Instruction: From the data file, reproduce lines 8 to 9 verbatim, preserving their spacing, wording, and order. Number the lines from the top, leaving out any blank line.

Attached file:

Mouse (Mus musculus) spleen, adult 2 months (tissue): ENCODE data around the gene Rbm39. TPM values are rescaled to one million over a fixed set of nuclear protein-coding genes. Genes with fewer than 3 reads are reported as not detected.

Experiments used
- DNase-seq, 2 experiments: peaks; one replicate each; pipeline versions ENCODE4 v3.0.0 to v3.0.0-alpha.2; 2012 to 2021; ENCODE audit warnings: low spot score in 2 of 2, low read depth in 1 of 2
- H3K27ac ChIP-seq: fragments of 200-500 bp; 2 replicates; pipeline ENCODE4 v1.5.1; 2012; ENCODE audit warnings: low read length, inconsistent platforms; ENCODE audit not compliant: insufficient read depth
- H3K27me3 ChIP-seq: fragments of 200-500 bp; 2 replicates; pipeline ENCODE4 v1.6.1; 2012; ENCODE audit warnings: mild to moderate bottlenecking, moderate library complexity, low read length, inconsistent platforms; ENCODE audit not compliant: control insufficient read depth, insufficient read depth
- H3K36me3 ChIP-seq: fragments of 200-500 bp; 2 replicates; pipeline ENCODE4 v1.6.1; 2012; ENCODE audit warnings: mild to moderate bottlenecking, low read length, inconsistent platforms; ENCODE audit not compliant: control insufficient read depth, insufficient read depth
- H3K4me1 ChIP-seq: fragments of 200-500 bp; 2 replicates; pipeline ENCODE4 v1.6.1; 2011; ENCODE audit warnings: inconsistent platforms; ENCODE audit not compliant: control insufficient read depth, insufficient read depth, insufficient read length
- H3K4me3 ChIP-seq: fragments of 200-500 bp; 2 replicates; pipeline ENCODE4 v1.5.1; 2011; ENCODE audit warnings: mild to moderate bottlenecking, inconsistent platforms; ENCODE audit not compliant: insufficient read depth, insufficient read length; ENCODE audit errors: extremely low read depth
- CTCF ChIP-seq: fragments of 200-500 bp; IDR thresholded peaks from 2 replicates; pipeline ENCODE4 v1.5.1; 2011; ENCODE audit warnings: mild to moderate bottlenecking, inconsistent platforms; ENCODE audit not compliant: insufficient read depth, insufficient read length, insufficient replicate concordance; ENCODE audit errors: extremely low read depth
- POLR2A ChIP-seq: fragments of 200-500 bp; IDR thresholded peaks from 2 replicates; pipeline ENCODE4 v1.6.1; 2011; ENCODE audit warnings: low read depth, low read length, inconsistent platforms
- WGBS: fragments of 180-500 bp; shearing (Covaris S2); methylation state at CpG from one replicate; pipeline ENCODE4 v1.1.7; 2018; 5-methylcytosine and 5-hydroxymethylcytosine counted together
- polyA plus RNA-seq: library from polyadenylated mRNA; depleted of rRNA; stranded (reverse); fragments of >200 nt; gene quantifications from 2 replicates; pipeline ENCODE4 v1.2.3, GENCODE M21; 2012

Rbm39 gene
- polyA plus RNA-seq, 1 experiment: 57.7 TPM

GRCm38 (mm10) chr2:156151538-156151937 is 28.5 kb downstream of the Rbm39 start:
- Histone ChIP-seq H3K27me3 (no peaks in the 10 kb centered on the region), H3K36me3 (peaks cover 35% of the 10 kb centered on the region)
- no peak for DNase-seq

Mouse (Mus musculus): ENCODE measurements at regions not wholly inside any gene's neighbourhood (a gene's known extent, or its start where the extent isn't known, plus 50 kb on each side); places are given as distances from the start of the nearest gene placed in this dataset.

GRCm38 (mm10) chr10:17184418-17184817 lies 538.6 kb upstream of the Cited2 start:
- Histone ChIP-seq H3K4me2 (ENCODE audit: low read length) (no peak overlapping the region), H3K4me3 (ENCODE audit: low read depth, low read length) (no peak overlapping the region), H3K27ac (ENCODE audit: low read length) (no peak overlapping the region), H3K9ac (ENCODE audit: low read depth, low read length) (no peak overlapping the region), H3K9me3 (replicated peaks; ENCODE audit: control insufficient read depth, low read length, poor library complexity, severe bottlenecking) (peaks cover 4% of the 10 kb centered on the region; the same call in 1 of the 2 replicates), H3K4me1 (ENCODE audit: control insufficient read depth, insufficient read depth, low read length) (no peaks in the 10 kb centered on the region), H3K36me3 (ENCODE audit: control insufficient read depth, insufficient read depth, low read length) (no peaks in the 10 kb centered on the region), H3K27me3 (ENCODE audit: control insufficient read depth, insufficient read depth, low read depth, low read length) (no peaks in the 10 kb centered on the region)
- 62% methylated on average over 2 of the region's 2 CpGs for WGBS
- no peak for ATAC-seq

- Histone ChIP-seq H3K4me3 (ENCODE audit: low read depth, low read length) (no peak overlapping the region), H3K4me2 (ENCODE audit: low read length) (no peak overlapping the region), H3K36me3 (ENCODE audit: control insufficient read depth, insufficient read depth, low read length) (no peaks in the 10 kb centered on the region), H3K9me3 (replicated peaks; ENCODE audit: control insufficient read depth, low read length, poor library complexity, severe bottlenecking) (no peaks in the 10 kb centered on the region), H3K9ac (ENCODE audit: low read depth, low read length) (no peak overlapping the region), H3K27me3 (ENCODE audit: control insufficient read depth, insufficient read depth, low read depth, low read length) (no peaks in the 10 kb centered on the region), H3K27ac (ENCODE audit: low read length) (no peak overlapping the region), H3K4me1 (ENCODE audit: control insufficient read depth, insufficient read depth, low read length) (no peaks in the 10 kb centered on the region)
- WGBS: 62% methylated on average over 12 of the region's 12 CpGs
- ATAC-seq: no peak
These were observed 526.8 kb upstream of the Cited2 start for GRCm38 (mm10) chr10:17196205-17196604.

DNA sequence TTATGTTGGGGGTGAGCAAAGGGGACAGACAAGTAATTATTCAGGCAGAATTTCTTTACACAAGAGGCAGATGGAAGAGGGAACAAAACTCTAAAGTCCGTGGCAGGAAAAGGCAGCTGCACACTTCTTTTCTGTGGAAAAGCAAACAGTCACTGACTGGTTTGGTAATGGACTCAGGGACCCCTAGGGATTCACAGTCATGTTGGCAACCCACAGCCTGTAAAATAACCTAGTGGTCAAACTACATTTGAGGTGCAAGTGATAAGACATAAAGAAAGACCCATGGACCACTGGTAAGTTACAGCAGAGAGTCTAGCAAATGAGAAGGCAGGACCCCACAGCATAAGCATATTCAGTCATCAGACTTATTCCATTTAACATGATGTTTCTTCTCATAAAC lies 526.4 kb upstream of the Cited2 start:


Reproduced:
- H3K4me3 ChIP-seq: fragments of 200-500 bp; 2 replicates; pipeline ENCODE4 v1.5.1; 2011; ENCODE audit warnings: mild to moderate bottlenecking, inconsistent platforms; ENCODE audit not compliant: insufficient read depth, insufficient read length; ENCODE audit errors: extremely low read depth
- CTCF ChIP-seq: fragments of 200-500 bp; IDR thresholded peaks from 2 replicates; pipeline ENCODE4 v1.5.1; 2011; ENCODE audit warnings: mild to moderate bottlenecking, inconsistent platforms; ENCODE audit not compliant: insufficient read depth, insufficient read length, insufficient replicate concordance; ENCODE audit errors: extremely low read depth